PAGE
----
10 Smart Ways to Spend Your Federal Tax Refund. A federal tax refund is your overpayment from your paychecks to the government over the previous year. You are giving Uncle Sam an interest-free loan! Ideally, with updated W-4 withholding forms, you would not get a refund. The government redid the form in 2020, and, in my opinion, it isn’t very easy to complete. It is long! Many folks didn’t update it for that reason (myself included). Plus, true confession time – I love when I get a large tax refund. Although it’s not free money, it feels that way. It is money that was not counted in my monthly income and spent on expenses. It’s not part of my smart budget. It used to feel a bit like mad money, and pre-kids, we spent it on vacations. With two kids in college these days, we put a bit in savings and spend the rest on tuition.
The extended May 17th tax return deadline has come and gone. According to CNBC, the average Federal tax refund in 2021 was $2873. The IRS was behind issuing refunds early this year due to processing stimulus payments in Spring 2021. Hopefully, by now, the IRS has caught up, and you have received your tax refund. So, what are you going to do with your windfall? Here are ten smart ways to spend your tax refund.
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10 Smart Ways to Spend Your Tax Refund
1. Build up your emergency fund
2020 and 2021 were full of financial challenges. Costs rose as some consumer goods were hard to find (toilet paper and flour, anyone?). People in service industries were out of work, and factories and workplaces had to shut down due to COVID-19 outbreaks. Many people had to tap into their emergency funds to get by. Now is the time to put that money back in! Financial experts recommend that you have at least six months of expenses saved in your emergency fund. If you work in a more volatile field, you should aim to have twelve months saved. Your goal should be to cover unexpected expenses like car repairs, medical bills, and other unplanned emergencies.
2. Pay off credit card debt
The 2nd smart way to spend your tax refund is to pay off credit car debt. It doesn’t make much sense to put money into even a high-yield savings account at today’s low rate of return while paying high-interest rates on credit card debt, even if they are rewards credit cards. A tax return can put a hefty dent in that debt, freeing up money for other bills or investments. If you have multiple cards with balances, pay off the highest interest rate card first. Evaluate your spending to make sure you aren’t using credit cards to live beyond your means. If you can’t pay for it today, you shouldn’t be charging it towards your tomorrow!
3. Add to your retirement account
Take your refund and stash it in your Roth IRA or traditional IRA account. According to the IRS, in 2021, the IRA limit amount increased to $6,000. If you are 50 or older, you can add an additional $1,000, for a total of $7,000. Note that these contribution limits are per person. For instance, you can’t add $7,000 to a Roth IRA and $7,000 to a traditional IRA. You can, however, split the money between the two types of accounts. Have a 401(k) through your employer? Make sure you maximize any matching offered by your company. In 2021 you could contribute a maximum of $19,500 to your account, not including employer matching funds. But if you are 50 or older, you can make catch-up contributions up to $6,500, for a total of $26,000.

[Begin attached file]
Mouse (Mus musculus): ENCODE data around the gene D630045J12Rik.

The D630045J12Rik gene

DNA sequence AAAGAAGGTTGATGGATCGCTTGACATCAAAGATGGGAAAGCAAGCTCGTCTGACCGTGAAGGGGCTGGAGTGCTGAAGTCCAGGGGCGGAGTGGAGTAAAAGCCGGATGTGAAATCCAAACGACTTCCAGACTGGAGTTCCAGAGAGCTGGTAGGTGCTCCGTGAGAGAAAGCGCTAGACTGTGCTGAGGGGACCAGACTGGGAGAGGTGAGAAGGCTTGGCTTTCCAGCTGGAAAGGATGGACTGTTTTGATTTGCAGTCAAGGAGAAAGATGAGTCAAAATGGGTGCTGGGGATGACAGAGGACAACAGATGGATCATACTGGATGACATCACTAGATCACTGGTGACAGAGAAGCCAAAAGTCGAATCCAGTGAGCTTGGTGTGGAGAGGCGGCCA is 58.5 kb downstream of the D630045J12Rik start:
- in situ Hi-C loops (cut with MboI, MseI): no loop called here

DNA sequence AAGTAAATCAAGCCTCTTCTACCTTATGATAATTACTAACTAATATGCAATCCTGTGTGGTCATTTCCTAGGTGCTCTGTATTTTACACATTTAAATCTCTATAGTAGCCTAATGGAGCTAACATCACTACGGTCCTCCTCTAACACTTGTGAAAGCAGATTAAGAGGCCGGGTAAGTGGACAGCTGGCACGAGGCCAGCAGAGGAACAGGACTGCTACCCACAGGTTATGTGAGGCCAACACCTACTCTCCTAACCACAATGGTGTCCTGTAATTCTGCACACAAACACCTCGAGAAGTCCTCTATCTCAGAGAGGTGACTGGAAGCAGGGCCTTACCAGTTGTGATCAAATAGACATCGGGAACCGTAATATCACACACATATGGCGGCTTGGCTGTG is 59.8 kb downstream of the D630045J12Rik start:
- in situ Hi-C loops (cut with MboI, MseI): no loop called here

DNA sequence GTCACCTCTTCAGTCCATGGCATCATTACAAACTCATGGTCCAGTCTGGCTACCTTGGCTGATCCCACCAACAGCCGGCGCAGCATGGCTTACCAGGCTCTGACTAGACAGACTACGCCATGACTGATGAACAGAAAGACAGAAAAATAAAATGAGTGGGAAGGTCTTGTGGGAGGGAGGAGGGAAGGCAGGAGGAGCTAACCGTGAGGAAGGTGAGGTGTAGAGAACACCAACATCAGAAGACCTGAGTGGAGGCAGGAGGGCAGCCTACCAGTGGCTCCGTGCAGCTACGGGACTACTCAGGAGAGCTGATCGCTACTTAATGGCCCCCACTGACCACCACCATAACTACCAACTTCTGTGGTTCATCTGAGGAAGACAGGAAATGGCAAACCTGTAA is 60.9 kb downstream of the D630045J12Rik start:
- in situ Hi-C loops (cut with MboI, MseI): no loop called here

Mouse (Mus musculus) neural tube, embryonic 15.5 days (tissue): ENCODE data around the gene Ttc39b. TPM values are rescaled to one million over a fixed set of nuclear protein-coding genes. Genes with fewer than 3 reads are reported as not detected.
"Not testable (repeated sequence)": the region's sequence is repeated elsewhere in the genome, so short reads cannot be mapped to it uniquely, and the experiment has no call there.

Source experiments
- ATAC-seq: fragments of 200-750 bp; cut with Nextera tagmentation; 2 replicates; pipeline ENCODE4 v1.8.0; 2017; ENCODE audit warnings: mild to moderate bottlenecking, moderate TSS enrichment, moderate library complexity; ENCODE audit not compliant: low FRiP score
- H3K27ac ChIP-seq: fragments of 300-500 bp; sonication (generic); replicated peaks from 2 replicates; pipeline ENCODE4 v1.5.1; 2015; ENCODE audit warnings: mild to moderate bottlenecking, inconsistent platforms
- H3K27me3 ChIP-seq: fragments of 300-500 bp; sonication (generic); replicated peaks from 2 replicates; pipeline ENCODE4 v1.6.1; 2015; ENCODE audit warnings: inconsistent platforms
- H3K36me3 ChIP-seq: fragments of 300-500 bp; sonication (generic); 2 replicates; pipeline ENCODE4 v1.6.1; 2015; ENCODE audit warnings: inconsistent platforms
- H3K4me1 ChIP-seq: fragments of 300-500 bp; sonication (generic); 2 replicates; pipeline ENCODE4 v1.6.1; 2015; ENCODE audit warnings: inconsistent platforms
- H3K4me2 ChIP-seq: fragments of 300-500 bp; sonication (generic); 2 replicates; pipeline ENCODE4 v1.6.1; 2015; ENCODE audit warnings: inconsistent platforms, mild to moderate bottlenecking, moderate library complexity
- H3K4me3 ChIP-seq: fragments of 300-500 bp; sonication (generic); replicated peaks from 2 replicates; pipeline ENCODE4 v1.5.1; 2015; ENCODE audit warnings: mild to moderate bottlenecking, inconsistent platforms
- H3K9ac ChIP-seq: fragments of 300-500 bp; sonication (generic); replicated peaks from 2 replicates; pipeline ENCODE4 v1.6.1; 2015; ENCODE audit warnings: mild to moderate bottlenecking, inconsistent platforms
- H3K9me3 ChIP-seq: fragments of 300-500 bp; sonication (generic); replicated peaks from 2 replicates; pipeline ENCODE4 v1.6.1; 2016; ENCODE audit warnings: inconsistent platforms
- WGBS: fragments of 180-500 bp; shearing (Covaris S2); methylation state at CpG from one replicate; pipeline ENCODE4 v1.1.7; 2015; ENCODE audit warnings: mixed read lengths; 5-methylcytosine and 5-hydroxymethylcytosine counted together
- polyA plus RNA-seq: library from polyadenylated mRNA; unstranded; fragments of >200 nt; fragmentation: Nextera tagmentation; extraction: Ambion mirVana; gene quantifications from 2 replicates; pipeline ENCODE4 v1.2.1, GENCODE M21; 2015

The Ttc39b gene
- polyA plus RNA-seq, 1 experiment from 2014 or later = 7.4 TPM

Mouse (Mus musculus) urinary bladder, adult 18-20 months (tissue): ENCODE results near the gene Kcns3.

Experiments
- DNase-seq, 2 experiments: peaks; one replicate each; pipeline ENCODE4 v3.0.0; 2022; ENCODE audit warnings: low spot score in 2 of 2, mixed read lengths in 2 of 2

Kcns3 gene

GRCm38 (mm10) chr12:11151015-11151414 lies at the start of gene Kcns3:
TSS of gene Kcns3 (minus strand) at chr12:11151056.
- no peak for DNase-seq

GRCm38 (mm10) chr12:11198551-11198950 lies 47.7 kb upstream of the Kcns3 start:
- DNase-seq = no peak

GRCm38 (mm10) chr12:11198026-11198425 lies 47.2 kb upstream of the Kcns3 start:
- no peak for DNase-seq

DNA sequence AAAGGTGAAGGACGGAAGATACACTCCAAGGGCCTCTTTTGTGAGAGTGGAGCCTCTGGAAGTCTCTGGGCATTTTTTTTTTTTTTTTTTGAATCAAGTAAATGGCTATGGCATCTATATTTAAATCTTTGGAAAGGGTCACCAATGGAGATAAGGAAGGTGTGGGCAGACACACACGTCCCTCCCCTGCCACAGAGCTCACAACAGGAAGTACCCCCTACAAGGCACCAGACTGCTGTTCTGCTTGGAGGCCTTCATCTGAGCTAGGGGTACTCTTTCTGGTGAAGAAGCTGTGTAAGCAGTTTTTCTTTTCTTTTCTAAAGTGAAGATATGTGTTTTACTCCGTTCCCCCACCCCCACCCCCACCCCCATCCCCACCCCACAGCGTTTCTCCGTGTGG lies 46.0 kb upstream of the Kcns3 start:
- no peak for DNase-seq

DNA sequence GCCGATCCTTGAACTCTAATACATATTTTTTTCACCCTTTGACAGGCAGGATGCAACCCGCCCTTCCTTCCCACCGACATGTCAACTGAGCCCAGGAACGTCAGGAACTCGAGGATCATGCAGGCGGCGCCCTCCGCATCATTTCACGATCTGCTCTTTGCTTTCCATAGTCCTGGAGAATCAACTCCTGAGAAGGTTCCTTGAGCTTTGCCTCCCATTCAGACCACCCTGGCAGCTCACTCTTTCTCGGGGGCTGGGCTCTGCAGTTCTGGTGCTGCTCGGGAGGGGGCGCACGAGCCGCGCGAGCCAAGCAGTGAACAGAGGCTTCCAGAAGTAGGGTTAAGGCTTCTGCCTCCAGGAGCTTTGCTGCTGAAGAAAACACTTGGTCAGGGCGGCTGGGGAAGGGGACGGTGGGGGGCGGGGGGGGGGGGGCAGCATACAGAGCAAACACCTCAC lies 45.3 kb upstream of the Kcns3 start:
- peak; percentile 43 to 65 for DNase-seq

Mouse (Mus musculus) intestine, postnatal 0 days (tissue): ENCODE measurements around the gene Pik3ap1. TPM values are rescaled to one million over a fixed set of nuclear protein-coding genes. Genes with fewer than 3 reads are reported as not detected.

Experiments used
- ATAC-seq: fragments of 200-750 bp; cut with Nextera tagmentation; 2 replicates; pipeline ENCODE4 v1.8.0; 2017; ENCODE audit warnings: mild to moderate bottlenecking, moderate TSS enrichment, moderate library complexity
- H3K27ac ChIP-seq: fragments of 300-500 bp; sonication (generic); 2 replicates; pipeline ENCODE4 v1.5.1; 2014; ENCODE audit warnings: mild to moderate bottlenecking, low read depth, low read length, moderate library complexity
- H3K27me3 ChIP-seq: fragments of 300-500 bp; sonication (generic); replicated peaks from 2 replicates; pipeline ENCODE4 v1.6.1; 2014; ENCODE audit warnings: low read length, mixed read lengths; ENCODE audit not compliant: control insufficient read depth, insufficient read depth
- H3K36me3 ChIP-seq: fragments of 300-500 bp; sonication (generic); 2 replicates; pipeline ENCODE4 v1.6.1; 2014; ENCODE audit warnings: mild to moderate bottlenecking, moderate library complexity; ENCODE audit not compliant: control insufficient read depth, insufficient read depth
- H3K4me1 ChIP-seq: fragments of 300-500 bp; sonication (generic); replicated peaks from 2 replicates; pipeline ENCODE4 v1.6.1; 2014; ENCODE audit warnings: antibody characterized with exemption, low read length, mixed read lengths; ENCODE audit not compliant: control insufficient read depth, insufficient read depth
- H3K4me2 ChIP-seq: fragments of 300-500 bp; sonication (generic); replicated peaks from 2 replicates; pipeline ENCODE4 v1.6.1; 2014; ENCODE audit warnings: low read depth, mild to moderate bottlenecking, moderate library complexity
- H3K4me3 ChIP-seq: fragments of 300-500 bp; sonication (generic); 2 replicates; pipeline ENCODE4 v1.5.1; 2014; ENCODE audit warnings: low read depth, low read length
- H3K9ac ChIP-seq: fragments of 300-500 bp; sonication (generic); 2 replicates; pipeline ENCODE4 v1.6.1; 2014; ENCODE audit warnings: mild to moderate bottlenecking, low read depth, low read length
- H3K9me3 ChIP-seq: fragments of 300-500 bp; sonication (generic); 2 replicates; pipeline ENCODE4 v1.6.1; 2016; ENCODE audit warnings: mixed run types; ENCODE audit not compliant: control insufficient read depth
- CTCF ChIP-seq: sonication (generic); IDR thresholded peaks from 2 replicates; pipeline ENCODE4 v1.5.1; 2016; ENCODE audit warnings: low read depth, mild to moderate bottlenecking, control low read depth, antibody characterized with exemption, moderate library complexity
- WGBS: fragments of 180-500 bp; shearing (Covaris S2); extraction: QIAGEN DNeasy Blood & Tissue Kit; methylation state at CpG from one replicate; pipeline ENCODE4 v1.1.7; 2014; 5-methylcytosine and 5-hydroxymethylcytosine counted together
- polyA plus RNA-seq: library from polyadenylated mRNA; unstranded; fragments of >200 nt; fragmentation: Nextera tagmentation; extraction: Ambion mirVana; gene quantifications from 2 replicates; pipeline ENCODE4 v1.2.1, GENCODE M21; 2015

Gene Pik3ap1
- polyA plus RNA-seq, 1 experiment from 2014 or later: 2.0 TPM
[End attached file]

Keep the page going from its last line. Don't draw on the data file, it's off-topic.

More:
4. Fund a 529 college plan
A 529 college plan, named after the IRS code that created it, is a savings and investment account where money can grow tax-free as long as the funds go towards qualified educational expenses. 529 plans are usually operated by states, although you can choose any plan you want, even outside your home state. The plans come in two forms: 529 college savings plans and 529 prepaid plans. 529 college savings plans allow funds to be used tax-free to pay for tuition, room and board, and school supplies such as textbooks. 529 prepaid plans let you buy tomorrow’s education at today’s rates, locking in pricing at the time of payment for in-state schools. Setting up a 529 college saving account for your child or grandchild is an excellent step towards financing a college education’s high cost. The money is invested until it is needed for college costs. Investment is frequently made according to age – riskier investments while the child is younger, stable investments when they are closer to college age. The great thing about 529 accounts is the funds can be rolled over to another child’s education costs if they are not needed for the original student.